Posts Tagged ‘West Village bars 1960s’

Going back in time at the Village’s Corner Bistro

July 10, 2017

The wooden table tops with generations of names scratched into them have been replaced, and signs posted on the back brick wall remind patrons that smoking is forbidden.

But the two little rooms of the Corner Bistro maintain that time-traveling Village taverny feel.

Maybe it’s the pressed tin ceiling that could date back to 1875, when the tiny space on the first floor of 331 West Fourth Street was a saloon run by a man named John Ebers (the site of an interesting crime, below).

Or perhaps it’s the old-timey clock in the corner or the long carved mahogany bar, which could have been installed in the early 20th century, when the Corner Bistro says they began serving customers (above, in 1933).

But the Corner Bistro resounds with what I imagine as the feel of the Village of the 1950s and 1960s, when locals and poets and artists and the men who worked the Hudson River docks went there for alcohol and camaraderie in a neighborhood that hosted lots of corner bars with the same mix, like the Lion’s Head and the White Horse.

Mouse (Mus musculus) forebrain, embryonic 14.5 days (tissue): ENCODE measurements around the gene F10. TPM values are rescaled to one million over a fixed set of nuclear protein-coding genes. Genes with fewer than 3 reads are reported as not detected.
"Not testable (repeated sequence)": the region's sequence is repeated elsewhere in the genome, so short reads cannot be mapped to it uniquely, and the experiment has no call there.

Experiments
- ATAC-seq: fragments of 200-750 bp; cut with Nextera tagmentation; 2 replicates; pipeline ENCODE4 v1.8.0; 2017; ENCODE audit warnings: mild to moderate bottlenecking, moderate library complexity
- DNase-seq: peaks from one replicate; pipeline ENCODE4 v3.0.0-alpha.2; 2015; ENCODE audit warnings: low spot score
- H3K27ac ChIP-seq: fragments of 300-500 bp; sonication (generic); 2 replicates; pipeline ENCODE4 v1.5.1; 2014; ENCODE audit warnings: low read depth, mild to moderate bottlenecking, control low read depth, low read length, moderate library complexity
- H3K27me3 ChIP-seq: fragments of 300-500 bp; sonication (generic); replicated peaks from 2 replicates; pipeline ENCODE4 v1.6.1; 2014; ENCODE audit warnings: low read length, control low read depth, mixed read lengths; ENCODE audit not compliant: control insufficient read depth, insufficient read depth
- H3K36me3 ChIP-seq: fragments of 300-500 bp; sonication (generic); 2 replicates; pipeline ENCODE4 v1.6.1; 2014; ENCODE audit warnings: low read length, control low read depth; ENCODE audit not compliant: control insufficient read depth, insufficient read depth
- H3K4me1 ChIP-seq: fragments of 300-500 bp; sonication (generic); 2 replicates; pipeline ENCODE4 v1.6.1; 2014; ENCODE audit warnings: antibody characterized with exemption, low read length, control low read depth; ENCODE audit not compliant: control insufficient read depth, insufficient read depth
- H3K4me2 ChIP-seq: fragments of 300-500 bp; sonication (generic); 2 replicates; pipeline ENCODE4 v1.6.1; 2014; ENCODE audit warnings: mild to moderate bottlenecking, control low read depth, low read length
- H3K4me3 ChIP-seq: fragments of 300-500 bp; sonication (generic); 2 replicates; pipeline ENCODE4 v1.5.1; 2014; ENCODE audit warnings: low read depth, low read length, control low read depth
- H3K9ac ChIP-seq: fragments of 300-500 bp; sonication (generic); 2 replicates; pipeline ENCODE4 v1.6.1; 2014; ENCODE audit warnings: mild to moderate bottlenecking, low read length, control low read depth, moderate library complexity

To get a sense of what the place must have been like back then, read what the former longtime owner, Bill O’Donnell, had to say about the heyday of the Bistro, as regulars called it.

O’Donnell gave this interview to WestView News in 2012. After college and time spent at sea on board a ship, O’Donnell became a bartender at a place on Greenwich Avenue called Jack Barry’s.

“A few years later, one of the two owners of the Corner Bistro—his name was Curtis—wanted to sell his interest,” he told WestView.

“I scrambled together some money from my brothers and me and that’s how I began at the Corner Bistro. I took over 50 percent interest in February 1967 and ten years later bought the other 50 percent.”

The Bistro back then was “a mixed clientele and an eclectic crowd. You had neighborhood people, beatniks, some longshoremen, and tourists. You also had aspiring actors, writers, poets and the intellectual types. So it was a collision of cultures and sometimes it didn’t mix so well!”

“There seemed to be a lot more drinking then. Today you can’t do anything in a bar because, as soon as someone belches too loudly, people are on their cell phones!”

O’Donnell created the iconic Bistro burger, which Mimi Sheraton gave a rave review in the New York Times in 1978.

“The Bistro still represents something of the past and people like that,” he said. “It’s reminiscent of old New York and it’s maintained its integrity.”

[Second photo: 1933, NYPL; third image: 1875, New York Times]